Red, white and blue all over

Don’t ask me who won the California primary elections Tuesday. I’m on only my first cup of coffee.

Yesterday, politics was none of my business. I was a first-time election clerk, sworn to uphold the Election worker-1 Constitutions of the United States and California, bound by law to keep ballots secret and safe and bound by rule not to discuss candidates, political parties, surveys or any other of the topics that fuel talk radio and front-porch bickering as the big day nears.

I was one of a staff of five, each with specific duties. If you voted on the mountain, it could have been me who set up your voting booth at 6 a.m., who tore the ballot off the ballot pad and wrapped it in a privacy sleeve for you, then helped to secure the voting materials after 8 p.m., when polling places closed.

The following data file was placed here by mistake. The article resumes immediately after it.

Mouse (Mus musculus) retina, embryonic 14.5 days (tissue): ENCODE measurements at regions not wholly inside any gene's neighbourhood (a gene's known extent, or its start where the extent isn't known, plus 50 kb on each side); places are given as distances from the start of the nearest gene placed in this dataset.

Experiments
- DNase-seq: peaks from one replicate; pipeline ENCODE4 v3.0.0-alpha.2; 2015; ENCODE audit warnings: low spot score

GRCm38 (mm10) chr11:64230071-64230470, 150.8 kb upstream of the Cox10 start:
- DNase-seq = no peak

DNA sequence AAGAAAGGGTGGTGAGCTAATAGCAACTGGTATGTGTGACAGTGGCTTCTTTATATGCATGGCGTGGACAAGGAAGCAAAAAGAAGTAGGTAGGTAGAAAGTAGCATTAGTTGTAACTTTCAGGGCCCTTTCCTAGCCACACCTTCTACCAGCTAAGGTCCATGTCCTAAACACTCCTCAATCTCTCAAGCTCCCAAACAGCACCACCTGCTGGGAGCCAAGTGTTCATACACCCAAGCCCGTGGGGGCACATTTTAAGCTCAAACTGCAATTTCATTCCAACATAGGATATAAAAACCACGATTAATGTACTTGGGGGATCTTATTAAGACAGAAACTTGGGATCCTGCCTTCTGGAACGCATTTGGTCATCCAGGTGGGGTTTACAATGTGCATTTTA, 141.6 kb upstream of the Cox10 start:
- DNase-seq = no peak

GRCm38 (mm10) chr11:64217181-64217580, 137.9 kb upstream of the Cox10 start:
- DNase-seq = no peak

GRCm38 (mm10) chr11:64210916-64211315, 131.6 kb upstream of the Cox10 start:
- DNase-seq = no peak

It’s a small mountain: Stick around long enough, and you realize that everybody knows half of everybody else. Yesterday, we had to be reminded that it wasn’t enough to recognize the person coming through the door; voters officially have to state their first and last names and their street addresses before voting. One of the county’s official poll observers scribbled furiously on a clipboard whenever that was followed by things like “How’s your mom doing?” and “I heard your sister got married last fall.” Neighborly statements aren’t in the manual.

But you could do everything else. If you’re eligible to vote, you’re eligible to help other people to vote. Contact your county’s elections department or registrar of voters to apply.

As the headlights bent around curves in the road just after 9 p.m., preliminary election results poured out of the Jeep’s radio from Los Angeles. I felt hungry, tired, patriotic and downright American.

Bring on the General Election in November!

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What day is it?

June 2023
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